Regulatory Measurement and Evaluation of Telephone Service Quality
Regulators of utilities that operate as local monopolies would like to set prices or allow rates of return based upon the quality of a utility's service. However, quality is highly multidimensional. Traditionally, regulators have collected measures of quality on many separate dimensions, and compared performance on these dimensions to explicit pass-fail standards. They have lacked a method of combining complex patterns of substandard and superstandard performance on these many dimensions to arrive at an overall evaluation of the quality of service. To redress this problem, we first describe the information processing problems regulators encounter when they attempt to integrate this complex array of information intuitively, and the problems that arise when the link between service quality (as reflected in patterns of passed and failed standards) and regulatory incentives is not made explicit to utility management. We develop a bootstrapped method for formalizing each expert regulator's evaluation policy using hierarchical conjoint analysis, and apply this method to the evaluation of local telephone companies by the Florida Public Service Commission (FPSC). We show that experts within the FPSC, the regulated utilities, and a large telephone customer exhibit very high agreement about how the various dimensions of quality should be differentially weighted. We derive a consensus measure of overall quality, Q\^, and identify a score associated with meeting all standards exactly, Q\^*. Utilities can then be rewarded based upon whether or not they exceed Q\^*, rather than on the basis of how many standards are met. Compared with a pattern in which each standard is met exactly, there exist patterns of mixed substandard and superstandard performance on the individual dimensions of quality that are less costly to produce and higher in overall quality. We compare utility incentives when rewards are based upon Q\^ to those under the current pass-fail regime.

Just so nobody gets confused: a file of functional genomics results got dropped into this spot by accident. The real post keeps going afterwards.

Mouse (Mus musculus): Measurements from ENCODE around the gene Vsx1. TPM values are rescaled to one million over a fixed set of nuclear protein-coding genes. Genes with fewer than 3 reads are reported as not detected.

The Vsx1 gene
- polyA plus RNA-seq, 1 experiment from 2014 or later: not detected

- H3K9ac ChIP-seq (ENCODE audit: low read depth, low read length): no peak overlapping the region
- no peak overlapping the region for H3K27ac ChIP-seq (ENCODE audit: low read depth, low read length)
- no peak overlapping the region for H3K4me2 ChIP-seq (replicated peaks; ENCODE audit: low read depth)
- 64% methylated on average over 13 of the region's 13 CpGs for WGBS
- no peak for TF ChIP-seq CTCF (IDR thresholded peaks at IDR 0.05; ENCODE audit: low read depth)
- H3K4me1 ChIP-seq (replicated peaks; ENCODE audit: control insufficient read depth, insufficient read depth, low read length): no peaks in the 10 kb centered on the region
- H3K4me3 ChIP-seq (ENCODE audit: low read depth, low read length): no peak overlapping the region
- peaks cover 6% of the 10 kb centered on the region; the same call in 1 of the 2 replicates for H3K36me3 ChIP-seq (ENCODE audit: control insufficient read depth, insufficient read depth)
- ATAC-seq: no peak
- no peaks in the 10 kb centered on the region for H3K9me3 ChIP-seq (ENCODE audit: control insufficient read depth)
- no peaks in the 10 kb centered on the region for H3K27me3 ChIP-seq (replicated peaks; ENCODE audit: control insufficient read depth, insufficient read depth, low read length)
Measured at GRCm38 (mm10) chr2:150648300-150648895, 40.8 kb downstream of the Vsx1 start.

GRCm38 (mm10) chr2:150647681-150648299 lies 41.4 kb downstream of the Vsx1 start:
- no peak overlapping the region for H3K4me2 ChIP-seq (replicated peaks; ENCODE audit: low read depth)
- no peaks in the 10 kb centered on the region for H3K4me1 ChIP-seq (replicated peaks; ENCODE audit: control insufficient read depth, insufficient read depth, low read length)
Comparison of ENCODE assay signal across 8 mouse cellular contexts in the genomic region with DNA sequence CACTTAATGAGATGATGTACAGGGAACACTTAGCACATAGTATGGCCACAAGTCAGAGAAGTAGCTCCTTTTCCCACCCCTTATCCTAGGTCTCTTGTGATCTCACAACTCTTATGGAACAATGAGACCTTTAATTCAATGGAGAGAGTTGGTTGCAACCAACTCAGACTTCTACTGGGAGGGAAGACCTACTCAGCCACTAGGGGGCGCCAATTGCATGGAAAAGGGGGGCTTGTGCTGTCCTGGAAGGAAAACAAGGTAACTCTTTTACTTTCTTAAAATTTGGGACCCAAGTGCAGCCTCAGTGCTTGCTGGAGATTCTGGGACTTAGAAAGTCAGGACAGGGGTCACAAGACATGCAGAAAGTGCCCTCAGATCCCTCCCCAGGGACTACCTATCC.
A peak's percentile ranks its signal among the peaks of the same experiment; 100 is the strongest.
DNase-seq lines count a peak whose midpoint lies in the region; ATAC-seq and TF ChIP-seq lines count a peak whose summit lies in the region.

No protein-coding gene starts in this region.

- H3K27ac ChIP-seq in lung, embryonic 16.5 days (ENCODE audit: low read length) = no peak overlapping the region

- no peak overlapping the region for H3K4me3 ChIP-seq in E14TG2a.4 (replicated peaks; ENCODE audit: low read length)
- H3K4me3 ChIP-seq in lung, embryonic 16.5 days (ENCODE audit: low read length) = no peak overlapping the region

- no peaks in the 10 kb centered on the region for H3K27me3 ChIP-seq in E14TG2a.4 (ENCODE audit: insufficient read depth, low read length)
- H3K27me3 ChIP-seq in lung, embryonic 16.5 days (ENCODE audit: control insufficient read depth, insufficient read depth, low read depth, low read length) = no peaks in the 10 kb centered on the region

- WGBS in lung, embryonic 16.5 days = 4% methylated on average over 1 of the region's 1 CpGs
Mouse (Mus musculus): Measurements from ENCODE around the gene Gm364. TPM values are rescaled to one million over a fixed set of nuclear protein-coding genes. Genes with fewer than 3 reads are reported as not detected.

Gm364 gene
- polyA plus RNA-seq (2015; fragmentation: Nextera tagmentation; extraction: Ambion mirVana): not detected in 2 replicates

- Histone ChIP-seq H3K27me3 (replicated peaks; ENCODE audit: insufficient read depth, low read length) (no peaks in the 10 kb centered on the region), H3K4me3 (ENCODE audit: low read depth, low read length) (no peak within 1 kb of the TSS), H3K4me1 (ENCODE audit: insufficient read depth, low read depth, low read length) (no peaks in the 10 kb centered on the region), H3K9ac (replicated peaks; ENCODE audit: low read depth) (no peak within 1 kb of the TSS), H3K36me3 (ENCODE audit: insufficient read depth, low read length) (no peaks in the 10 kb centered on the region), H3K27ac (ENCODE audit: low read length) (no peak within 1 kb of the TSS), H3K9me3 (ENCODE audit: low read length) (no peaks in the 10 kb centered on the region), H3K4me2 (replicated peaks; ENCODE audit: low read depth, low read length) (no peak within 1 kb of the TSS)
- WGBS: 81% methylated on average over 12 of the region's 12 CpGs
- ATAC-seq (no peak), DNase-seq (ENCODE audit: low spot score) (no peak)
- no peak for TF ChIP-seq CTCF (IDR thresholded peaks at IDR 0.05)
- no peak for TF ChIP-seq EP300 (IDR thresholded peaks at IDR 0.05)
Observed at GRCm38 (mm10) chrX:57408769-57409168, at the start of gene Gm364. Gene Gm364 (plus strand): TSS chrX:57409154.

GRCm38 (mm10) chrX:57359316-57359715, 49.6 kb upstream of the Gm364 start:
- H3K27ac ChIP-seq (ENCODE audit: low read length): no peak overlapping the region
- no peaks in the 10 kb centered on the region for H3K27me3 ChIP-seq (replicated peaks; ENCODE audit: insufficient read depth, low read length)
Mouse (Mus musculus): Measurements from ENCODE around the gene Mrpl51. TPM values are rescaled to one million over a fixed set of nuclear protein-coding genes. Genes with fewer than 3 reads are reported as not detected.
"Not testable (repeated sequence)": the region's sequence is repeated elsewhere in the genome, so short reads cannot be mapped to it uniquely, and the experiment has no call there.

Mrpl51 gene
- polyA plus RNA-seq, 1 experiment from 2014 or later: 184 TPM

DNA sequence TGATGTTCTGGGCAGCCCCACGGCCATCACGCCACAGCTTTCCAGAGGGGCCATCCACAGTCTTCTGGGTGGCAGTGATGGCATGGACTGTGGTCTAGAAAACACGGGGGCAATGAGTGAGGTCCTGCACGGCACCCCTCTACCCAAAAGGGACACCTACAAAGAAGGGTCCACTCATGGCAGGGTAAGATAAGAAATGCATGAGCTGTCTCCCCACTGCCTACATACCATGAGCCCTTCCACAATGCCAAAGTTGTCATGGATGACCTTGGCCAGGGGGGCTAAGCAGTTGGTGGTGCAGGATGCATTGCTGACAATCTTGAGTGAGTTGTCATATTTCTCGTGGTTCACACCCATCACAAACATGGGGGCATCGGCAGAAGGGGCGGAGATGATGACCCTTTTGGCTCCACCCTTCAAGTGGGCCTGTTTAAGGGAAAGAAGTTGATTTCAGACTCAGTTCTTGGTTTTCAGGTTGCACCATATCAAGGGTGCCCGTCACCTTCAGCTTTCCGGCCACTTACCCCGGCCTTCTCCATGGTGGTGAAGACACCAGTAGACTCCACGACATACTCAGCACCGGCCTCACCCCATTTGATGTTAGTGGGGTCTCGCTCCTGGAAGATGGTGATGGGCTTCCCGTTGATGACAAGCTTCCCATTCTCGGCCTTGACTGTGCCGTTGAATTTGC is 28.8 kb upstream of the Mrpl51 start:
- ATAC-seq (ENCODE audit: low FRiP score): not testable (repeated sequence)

Volume (Year): 40 (1994)
Issue (Month): 2 (February)
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